Saturday, June 27, 2009

Lying and Emotions

I'm really believing the power of stating (at least to yourself) how you feel and what you want without harboring the expectation that you'll get what you want. S and I had a fight this week that led me to think about the ways in which sharing feelings (at least in a heterosexual relationship) tend to be shorthand for larger expectations. For example, I shared with S that I felt "sad" and "mad" over a particular incident. For me this was a big deal because I was truly naming my emotions. What wasn't communicated was the fact that I didn't need him to fix these emotions and turn them into something positive; I trusted that my feelings were my own and that, as Thich Nhat Hanh says in Anger, any number of people could feel very different emotions in the same situation. I know what it feels like to be both mad and sad and what types of things I can do to take care of myself in that situation.

Instead of making me feel "better," I wanted S to tell me how he felt and what he wanted. This is just hard for some men, I think--especially if the emotion is anything other than anger. I've heard from different men that they are ready for a relationship when they think they have "something to offer." I don't think I've ever heard a woman say this. In fact, it seems like such a remote idea to me--I at once have a lot and nothing to offer a romantic partner! But I think when it comes to emotional connection, there is a sense that women are ones with the problems and men can be the ones to fix these problems.

This whole model turns emotions into a bad thing, which I think is something our larger culture suffers from. I think it's part of the reason we silence our children instead of explaining things to them--we get afraid that they are going to act or say something ugly. I think there is a larger fear that if we just told people how we felt, then we would isolate each other and create a culture of meanness. This is just absurd. If you're really in touch with your emotions, then you can sense that most mean things you might want to say to someone usually have a root in your own insecurity. So full honesty about emotions would bring you closer to yourself.* On the whole, I think people long for genuine connection rather than surface nicety.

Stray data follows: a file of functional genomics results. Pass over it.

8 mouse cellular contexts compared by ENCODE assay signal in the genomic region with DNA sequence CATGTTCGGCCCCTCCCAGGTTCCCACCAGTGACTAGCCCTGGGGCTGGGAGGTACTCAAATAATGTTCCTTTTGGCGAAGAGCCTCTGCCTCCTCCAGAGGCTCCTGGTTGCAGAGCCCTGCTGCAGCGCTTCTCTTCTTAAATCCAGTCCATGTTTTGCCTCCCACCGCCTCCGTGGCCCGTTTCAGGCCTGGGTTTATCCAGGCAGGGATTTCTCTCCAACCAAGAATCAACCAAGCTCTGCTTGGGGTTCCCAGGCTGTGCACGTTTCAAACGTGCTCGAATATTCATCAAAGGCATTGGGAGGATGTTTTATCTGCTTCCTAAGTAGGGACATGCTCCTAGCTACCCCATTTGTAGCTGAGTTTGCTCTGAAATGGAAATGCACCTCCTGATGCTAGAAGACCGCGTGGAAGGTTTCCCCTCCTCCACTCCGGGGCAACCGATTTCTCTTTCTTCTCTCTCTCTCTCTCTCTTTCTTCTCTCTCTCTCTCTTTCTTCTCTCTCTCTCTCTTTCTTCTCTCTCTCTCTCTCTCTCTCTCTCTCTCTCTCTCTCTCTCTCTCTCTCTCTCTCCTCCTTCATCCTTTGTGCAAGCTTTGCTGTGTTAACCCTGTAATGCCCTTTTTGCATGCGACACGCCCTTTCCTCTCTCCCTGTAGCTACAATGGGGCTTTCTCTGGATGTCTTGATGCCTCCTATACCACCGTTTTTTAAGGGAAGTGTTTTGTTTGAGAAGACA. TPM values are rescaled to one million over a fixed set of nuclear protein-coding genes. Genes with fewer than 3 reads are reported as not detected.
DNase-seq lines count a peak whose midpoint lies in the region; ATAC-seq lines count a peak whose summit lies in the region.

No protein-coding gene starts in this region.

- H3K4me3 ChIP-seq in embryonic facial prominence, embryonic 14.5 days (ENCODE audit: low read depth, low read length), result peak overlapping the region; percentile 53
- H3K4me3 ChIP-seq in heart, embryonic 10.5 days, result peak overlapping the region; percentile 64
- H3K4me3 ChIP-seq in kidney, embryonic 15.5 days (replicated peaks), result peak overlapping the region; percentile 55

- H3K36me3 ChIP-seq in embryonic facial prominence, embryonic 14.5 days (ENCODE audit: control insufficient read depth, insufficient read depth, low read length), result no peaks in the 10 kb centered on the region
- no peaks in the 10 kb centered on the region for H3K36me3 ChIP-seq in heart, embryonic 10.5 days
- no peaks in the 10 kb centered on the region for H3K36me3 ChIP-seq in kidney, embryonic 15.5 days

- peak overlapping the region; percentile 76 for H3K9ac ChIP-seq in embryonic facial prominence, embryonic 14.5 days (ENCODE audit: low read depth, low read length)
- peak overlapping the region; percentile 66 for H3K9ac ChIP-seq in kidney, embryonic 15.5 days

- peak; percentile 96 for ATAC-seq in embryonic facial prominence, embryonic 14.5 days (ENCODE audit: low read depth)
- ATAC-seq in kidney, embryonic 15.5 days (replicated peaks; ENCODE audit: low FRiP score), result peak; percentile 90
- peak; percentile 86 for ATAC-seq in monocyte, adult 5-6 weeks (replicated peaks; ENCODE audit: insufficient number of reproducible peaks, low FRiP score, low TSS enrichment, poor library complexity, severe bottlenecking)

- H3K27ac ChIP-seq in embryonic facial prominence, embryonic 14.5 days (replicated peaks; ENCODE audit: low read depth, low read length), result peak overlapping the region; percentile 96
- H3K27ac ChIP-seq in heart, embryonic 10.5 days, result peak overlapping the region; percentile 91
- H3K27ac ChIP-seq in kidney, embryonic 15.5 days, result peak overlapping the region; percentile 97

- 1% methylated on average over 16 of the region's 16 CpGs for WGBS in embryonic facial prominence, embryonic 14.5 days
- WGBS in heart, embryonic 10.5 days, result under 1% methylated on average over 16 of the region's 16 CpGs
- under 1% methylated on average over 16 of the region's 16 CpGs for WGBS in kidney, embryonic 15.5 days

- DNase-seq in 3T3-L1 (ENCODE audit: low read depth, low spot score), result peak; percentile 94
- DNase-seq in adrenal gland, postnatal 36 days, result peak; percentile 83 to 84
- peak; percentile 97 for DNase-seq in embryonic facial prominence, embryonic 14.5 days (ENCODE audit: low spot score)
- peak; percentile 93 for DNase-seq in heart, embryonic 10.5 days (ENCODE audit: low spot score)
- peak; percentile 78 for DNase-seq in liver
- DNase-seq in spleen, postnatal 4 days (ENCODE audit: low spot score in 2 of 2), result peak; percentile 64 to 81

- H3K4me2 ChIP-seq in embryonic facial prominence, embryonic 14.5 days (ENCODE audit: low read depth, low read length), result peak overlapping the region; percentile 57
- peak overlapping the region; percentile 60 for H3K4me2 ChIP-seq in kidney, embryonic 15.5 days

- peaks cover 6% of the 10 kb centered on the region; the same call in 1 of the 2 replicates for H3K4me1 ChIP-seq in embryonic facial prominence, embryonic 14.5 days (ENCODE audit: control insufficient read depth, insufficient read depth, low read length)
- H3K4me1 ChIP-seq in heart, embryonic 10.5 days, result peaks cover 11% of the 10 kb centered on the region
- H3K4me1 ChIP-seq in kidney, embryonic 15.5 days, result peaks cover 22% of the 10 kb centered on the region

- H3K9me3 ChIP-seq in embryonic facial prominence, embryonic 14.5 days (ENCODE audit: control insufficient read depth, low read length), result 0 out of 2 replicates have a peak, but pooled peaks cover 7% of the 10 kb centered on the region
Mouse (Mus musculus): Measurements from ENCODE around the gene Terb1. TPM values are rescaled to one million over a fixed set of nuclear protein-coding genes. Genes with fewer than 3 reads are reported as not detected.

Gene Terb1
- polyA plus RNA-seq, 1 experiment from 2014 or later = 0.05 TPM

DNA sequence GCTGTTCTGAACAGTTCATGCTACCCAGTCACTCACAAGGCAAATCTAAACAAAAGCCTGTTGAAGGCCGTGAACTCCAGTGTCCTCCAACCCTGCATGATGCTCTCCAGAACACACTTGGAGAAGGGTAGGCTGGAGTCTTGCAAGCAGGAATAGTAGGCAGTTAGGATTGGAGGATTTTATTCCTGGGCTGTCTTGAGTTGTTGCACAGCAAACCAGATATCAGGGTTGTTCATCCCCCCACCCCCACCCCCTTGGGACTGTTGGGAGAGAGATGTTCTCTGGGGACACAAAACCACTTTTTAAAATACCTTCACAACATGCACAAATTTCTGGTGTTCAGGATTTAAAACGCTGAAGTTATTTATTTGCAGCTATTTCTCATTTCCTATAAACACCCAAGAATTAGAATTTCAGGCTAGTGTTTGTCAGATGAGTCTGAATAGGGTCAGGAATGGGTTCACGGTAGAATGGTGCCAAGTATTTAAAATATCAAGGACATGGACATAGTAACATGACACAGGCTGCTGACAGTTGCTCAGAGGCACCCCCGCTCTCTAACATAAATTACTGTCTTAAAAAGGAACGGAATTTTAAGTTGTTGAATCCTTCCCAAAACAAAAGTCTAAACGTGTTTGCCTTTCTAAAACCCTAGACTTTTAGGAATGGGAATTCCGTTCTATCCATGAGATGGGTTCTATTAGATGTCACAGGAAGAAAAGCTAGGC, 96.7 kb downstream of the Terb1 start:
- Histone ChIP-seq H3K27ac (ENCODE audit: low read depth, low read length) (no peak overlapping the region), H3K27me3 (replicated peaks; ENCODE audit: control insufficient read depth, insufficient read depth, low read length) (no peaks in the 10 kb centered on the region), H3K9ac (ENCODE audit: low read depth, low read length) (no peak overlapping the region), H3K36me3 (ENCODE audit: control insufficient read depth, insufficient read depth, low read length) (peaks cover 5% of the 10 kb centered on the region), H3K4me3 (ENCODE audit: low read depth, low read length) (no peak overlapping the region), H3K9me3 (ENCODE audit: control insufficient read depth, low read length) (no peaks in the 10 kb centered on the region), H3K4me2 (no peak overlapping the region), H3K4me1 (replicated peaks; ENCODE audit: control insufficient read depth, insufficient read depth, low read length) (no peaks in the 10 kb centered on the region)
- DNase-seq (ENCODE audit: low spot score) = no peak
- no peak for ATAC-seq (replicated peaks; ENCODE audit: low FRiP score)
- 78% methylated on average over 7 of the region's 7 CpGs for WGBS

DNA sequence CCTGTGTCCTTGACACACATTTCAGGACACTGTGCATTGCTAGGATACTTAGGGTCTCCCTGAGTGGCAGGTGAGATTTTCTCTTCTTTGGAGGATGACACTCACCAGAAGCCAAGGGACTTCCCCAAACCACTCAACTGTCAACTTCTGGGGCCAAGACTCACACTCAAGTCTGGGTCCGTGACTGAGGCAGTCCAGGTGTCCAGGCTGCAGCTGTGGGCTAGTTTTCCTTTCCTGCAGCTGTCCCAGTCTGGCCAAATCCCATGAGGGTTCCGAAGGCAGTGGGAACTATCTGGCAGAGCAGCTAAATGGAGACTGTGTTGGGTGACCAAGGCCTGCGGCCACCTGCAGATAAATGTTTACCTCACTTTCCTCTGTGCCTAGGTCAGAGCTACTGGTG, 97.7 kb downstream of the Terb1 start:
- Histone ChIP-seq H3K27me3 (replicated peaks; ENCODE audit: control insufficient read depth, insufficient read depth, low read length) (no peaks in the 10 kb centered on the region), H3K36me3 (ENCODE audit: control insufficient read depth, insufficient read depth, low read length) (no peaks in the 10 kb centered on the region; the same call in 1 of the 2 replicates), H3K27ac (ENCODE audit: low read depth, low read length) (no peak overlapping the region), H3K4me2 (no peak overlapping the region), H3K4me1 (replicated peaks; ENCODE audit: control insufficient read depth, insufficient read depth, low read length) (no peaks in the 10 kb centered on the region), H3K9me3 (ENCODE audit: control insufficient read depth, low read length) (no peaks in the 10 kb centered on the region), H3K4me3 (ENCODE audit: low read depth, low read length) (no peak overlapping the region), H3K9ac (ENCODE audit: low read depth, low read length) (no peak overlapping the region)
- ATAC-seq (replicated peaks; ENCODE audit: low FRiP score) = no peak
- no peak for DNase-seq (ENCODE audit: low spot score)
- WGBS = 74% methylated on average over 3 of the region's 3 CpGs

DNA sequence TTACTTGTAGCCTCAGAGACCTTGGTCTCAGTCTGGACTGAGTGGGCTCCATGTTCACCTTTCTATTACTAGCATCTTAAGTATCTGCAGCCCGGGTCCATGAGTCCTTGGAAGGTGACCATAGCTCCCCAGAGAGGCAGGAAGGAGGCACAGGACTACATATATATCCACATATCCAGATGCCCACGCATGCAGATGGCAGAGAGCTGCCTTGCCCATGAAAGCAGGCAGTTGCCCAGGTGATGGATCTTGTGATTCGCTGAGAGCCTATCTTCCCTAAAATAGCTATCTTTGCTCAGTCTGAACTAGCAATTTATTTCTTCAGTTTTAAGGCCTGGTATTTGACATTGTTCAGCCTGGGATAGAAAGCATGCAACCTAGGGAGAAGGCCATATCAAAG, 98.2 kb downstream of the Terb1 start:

For example, I completely disagree with the following sentiment. In a book review (The Liar in Your Life: The Way to Truthful Relationships) for Psychology Today (July/August 2009), Courtney Hutchison writes:
Most often we lie with good--or at least not ill--intentions: to make someone feel better, to make conversation flow, to be more impressive or likable. Would we want to live in a world without these social smoothers, where every flaw, every passing emotion, is made readily apparent?

Heavens--we wouldn't want our emotions showing! The thing is, I do want our emotions to show because I think as we get more comfortable with our large range of emotions, the more we realize that we don't have to solve them. Really, our emotions don't mean anything--they just are.

*And we can't let ourselves get to know ourselves--that would be just plain narcissistic (which is so unattractive). Instead, popular logic seems to state, lets just gloss over our true feelings and thoughts and just replay our own dysfunction in every relationship we encounter. That wouldn't be narcissistic at all . . .

Louisa May Alcott

Marmee to Amy:
"We never are too old for this, my dear, because it is a play we are playing all the time in one way or another. Our burdens are here, our road is before us, and the longing for goodness and happiness is the guide that leads us through many troubles and mistakes to the peace with is a true Celestial City."

--Louisa May Alcott, Little Women

This quote reminded me of a great story Sister Ellie shared with me this week. It's moral being that our lives take our whole lives to learn; there is no rest or break as soon as we reach some milestone (graduation, moving, job, retirement, children, divorce, etc.). To that end, I like to think of life in Marmee's words, "playing all the time in one way or another."

I hope you're having a playful weekend!

Image of Louisa May Alcott that I stole online.

Thursday, June 25, 2009

Ray Bradbury and Public Libraries

Last night I was catching up on some news and came across this NYT article on Ray Bradbury's fight to keep public libraries open. In it, Bradbury says,
I don’t believe in colleges and universities. I believe in libraries because most students don’t have any money. When I graduated from high school, it was during the Depression and we had no money. I couldn’t go to college, so I went to the library three days a week for 10 years.

Isn't it true that public libraries are amazing? And this story comes on the heels of another public library being threatened to close (I wish I could remember where I read that). We need our libraries--this shouldn't even be up for debate.

But, also, read the article because Ray Bradbury is just fantastic. I had the pleasure of hearing him give a talk when I was in high school; he's just a magical storyteller (in person and on the page).